An Australian pro rugby coach and I discussed why some unexpected athletes were progressing on his program. In this particular situation, the coach had defined his prescription for the athlete as having 3 work sets. Of the prescribed 6 sets total for this exercise, 3 were warm-up sets to prepare and maximize the performance in the final 3 work sets.
Via the app, the athlete recorded his first work set as a lower weight than the goal for the current level. However, his other 2 work sets were above the goal weight for the day, making his average weight for the 3 sets sufficient for progression. This meritocracy, is critical in building better consistency and subsequent superior training results, but first requires a clear definition of how you evaluate each training session, particularly utilizing the average performance.
So the first step in defining the exercise stimulus is to average the work sets. We focus on work sets, because warm-up set performances have massive unreliability primarily because of psychological factors (the focus on cues early in workout, tentative on a new exercise, etc.) and to a lesser extent, physical factors such as soreness from the previous day. The first step is to decide what to average within the work sets.
The calculation of a training load in resistance training is agreed upon by most coaches; the product of sets x repetitions x intensity (weight). At Sparta, we use goals based off % body weight instead of 1 RM because of its greater reliability, as well as a large respect for the “skill” required to lift a heavy weight for just 1 repetition. We use this 1 RM mentality for all of skills, including sprints and agility as the intensity is gauged by % off the athlete’s personal best. Regardless of nomenclature or philosophy, the merit, is just a number to give the training a benchmark.
But we cannot look at this average, or any data point, in isolation, as this single point lacks both history (better or worse than last week?), and future (the resultant stimulus response on the next session). The best, and simplest lesson, we have learned from the statisticians reviewing our data is the value of percent change over time. Rather than looking at one session or absolute values, the statisticians compare our force plate variable changes to our prescription changes.
A March 2013 study out of the Sport Performance Research institute in New Zealand used another name for calculating merit: the mean intensity relative volume (IRV). Being a systematic review, the authors had to find a way to measure the percent changes amongst 27 different studies and varying movements. So the authors normalized percent change values between training sessions via two methods:
1. Weekly changes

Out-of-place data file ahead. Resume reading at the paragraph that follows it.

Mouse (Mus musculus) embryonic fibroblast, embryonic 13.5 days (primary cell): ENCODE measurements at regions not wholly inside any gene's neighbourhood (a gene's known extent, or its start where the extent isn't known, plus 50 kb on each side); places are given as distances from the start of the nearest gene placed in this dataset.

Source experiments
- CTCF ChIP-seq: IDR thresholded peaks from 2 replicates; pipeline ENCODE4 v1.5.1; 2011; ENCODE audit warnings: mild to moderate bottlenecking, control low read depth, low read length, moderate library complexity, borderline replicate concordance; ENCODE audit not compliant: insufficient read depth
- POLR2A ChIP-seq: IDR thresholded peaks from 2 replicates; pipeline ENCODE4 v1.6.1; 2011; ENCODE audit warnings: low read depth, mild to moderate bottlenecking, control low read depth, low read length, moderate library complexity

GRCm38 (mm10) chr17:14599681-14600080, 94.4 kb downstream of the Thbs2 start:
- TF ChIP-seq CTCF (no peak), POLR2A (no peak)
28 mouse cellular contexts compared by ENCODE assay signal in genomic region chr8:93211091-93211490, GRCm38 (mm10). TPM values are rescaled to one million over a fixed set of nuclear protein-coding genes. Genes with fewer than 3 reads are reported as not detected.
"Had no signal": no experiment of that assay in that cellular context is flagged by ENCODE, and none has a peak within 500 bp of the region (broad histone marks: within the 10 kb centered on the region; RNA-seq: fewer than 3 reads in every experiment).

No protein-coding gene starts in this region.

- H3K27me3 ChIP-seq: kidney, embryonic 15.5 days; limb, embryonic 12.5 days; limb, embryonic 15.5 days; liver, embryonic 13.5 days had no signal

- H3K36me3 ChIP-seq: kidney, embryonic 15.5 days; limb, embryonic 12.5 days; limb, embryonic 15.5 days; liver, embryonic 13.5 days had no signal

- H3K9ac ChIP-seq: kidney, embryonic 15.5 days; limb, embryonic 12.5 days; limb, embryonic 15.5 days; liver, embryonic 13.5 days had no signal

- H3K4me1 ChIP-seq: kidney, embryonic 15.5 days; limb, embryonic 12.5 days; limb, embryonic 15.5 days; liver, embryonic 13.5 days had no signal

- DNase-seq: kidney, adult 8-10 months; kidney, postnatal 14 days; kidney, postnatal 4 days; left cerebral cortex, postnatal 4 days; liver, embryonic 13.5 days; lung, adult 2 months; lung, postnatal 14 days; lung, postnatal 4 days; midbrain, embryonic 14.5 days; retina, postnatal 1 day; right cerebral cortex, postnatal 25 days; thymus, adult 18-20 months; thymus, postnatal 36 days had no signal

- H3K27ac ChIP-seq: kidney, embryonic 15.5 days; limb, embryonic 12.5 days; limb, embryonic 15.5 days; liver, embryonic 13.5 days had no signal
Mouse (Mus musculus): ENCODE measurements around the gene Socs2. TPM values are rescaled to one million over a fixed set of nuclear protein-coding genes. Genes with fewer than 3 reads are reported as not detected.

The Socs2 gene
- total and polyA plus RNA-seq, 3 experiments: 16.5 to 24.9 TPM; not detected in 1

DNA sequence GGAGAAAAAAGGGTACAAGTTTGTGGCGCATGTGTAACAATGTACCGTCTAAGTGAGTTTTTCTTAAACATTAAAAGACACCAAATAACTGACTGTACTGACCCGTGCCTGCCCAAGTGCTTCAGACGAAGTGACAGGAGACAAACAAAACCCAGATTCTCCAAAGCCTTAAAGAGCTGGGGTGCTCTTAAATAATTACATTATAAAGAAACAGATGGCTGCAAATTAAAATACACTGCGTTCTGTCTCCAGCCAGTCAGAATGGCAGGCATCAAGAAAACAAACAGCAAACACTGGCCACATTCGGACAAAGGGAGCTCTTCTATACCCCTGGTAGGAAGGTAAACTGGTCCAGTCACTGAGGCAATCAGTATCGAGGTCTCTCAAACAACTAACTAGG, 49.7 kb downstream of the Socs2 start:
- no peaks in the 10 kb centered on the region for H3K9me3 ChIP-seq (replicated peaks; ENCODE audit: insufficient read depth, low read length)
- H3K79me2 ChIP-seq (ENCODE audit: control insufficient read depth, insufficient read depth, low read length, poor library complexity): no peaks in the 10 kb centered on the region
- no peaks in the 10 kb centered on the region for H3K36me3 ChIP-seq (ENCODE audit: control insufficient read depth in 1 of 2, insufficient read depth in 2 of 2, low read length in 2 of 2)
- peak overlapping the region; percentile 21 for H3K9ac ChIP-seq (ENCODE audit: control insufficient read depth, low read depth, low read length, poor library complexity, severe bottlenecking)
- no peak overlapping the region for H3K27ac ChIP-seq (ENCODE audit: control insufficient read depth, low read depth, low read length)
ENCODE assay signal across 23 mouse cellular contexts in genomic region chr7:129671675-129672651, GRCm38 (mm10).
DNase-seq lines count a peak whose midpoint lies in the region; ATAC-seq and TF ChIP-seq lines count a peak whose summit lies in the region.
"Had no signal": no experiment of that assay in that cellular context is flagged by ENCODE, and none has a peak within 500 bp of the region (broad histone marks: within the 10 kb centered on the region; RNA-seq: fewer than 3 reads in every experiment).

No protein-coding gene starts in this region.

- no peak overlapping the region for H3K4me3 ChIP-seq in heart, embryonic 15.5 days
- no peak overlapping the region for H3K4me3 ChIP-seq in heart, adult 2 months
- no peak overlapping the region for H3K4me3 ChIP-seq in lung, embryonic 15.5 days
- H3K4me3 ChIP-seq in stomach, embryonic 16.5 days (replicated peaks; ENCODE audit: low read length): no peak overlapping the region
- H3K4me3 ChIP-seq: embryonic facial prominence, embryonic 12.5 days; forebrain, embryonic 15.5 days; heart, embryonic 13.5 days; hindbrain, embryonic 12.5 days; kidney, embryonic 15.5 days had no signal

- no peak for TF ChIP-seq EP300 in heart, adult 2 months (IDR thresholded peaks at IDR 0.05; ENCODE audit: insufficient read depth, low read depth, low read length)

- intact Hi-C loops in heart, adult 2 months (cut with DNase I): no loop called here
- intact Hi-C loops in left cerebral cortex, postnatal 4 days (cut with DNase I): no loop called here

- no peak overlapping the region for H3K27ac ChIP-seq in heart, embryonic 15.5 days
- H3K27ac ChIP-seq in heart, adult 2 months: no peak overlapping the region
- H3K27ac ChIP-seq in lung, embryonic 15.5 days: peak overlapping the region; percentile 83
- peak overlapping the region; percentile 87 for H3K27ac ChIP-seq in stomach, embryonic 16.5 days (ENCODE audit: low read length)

Training frequencies were compared by dividing the percent change by the study duration. So an improvement in an athlete’s squat weight by 20 kilos in 4 weeks, was calculated as a weekly 5% change.
2. Change per training workout
Individual workout changes were then compared by dividing by the product of the training frequency and duration. In the above squat example, an athlete training 2 times a week had a workout change of 2.5%; a 20 kilo increase divided by 8 (4 weeks of 2 times a week). While an athlete training 4 times a week had an increase of only 1.25% per workout.
Most of our discussion has focused on traditional bilateral resistance training, such as squats, cleans, etc., but IRV becomes lacking when we evaluate unilateral movements whose volume (sets x repetitions) becomes very high. The IRV then cannot be equated with higher intensity, lower volume movements like the deadlift as shown below
3 sets of 10 reps at 50 kilo Single Leg Deadlift = 1500 units (IRV)
3 sets of 5 reps at 100 kilo Deadlift = 1500 units
You can certainly choose one side each set and solve the problem, but the problem is not entirely solved since the movements are drastically different. There is no single metric to compare the different merits, especially when the issue is expounded to all movement, such as sprinting and agility. Therefore, we separate out the 3 most important variables (intensity, volume, rest) and combine a unique combination into one loading scheme.
For example, our HEAVY loading scheme uses the same rest period and volume for both squat and deadlift, with a percentage of bodyweight applied to suit the movement, volumes, and rest. This loading scheme’s is then a fixed factor to more accurately calculate the percent changes against a more desirable, yet variable outcome. In our case this outcome is either the Movement Signature change or the sport performance itself (change in ERA, etc.).
Define your scheme and stick to it because while lifting heavy is a huge benefit, the change in the weight is not the most important outcome.
McMaster DT, Gill N, Cronin J, McGuigan M. The development, retention and decay rates of strength and power in elite rugby union, rugby league and American football: a systematic review. Sports Med. 2013 May;43(5):367-84.